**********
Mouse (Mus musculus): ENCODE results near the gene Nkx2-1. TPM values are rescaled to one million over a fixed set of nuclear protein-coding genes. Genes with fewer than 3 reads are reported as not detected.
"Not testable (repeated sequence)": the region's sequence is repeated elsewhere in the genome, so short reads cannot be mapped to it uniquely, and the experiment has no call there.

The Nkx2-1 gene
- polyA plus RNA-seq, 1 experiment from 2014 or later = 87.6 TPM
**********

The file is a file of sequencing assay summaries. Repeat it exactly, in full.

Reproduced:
Mouse (Mus musculus): ENCODE results near the gene Nkx2-1. TPM values are rescaled to one million over a fixed set of nuclear protein-coding genes. Genes with fewer than 3 reads are reported as not detected.
"Not testable (repeated sequence)": the region's sequence is repeated elsewhere in the genome, so short reads cannot be mapped to it uniquely, and the experiment has no call there.

The Nkx2-1 gene
- polyA plus RNA-seq, 1 experiment from 2014 or later = 87.6 TPM